Stoke gets a history lesson from council


Mayor Rachel Reese joked she may have been more appropriately dressed in a downey skirt and home knitted jumper when unveiling four new information panels in Stoke this morning.

The panels, located in Kane Lane next to Squires, each focus on one aspect of the suburbs history from the origins and planning of Stoke to it’s businesses and pastimes.

Rachel says, although she has no historical connection to the city, she loves learning about Nelson’s history.

“As we look around Stoke the heritage left by people is still here,” she says. “It’s quite magnificent when you think about all that change over a short amount of time.”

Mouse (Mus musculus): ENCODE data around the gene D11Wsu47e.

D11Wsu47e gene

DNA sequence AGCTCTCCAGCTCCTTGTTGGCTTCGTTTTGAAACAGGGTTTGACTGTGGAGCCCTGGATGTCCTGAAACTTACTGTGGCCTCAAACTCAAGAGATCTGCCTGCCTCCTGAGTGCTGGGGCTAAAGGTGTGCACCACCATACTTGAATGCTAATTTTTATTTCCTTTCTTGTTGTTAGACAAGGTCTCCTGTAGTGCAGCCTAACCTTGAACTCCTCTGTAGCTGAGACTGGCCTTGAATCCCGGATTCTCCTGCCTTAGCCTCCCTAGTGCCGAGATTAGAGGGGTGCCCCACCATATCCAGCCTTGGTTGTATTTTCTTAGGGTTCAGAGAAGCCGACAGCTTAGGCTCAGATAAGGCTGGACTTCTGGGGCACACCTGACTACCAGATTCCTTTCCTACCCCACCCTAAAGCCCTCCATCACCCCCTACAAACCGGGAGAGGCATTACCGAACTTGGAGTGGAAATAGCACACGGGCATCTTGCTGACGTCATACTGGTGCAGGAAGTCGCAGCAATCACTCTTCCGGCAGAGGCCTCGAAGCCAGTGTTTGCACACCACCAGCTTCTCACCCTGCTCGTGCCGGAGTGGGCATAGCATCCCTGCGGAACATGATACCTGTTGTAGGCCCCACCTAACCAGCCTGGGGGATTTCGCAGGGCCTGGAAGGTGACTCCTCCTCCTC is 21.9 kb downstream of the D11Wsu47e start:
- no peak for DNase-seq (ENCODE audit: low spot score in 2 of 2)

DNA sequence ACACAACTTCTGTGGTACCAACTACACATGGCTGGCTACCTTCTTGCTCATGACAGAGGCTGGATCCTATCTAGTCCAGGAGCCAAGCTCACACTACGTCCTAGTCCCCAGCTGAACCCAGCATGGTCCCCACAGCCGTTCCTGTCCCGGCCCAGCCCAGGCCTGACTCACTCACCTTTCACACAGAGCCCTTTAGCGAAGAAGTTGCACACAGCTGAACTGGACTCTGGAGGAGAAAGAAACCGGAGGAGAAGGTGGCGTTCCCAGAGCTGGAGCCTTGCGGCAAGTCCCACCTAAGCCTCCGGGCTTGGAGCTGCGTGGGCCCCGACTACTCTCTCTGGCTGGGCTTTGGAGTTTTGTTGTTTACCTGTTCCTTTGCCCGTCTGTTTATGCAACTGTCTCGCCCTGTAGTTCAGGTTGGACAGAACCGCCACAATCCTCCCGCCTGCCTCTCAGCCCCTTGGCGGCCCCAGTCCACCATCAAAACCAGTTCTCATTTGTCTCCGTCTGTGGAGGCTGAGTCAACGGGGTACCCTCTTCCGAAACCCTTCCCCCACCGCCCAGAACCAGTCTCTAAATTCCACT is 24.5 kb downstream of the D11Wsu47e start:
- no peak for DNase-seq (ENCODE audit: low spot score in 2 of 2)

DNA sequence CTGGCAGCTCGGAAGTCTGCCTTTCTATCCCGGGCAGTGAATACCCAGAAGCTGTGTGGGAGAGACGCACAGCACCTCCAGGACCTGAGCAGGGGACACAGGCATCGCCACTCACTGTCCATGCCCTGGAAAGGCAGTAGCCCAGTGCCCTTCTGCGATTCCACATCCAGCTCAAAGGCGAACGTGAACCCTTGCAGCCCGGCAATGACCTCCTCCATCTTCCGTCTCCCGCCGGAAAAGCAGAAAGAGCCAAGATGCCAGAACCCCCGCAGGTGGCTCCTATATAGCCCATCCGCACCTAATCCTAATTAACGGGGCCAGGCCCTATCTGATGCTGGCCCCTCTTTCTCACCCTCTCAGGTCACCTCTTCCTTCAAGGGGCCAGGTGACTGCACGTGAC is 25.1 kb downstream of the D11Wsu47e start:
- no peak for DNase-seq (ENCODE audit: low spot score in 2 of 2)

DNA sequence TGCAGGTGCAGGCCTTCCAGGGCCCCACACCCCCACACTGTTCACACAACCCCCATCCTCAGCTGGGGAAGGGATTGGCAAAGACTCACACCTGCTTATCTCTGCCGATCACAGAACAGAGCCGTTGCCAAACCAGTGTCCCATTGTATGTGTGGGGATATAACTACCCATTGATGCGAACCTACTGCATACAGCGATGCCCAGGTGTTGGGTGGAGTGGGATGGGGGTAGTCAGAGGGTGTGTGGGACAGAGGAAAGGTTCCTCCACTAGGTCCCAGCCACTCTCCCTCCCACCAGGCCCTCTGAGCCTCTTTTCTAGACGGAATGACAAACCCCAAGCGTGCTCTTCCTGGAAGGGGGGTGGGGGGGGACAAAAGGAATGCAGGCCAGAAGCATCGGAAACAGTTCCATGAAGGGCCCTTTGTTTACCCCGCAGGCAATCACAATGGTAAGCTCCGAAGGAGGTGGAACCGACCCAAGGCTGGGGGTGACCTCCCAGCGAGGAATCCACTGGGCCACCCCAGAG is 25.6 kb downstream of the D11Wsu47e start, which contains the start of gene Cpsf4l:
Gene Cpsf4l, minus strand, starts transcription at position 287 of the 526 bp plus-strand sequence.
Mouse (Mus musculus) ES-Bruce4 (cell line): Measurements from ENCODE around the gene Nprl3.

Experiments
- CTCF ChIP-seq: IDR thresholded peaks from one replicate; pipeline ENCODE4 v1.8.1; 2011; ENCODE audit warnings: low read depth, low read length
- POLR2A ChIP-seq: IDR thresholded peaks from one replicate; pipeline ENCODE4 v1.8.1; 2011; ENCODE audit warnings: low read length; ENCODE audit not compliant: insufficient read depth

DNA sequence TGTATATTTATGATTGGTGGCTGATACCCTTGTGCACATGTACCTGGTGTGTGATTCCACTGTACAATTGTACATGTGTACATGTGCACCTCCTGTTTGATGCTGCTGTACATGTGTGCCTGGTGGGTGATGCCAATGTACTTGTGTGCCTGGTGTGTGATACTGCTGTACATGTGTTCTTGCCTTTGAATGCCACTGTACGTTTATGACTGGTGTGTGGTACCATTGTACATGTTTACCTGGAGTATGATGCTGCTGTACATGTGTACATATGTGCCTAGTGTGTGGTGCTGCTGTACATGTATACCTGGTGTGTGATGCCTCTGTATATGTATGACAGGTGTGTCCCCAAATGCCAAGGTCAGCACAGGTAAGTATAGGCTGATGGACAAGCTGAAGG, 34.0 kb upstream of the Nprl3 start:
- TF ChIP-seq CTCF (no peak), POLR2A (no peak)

Initially the area was made up of streams and swamp land before roads were built and rocks were cleared to make way for the first community buildings and houses.

Rachel says visitors to the city really enjoy reading about heritage and looking at the photos, many of which have been obtained through the Nelson Provincial Museum archives.

“It’s the best photographic collection in New Zealand.”

Biographic information has also been included on iconic Stoke people such as William Songer, Thomas Marsden and Douglass Strawbridge.

Helen Stephen-Smith, Great Great Niece to William Songer says she believes the boards will help to keep a sense of community in the suburb.

“I suspect a lot of people don’t know about the history. If you know the history it helps hold the community together.”

Rachel says she is looking forward to what the future holds for Stoke with the Green Meadows facility developing.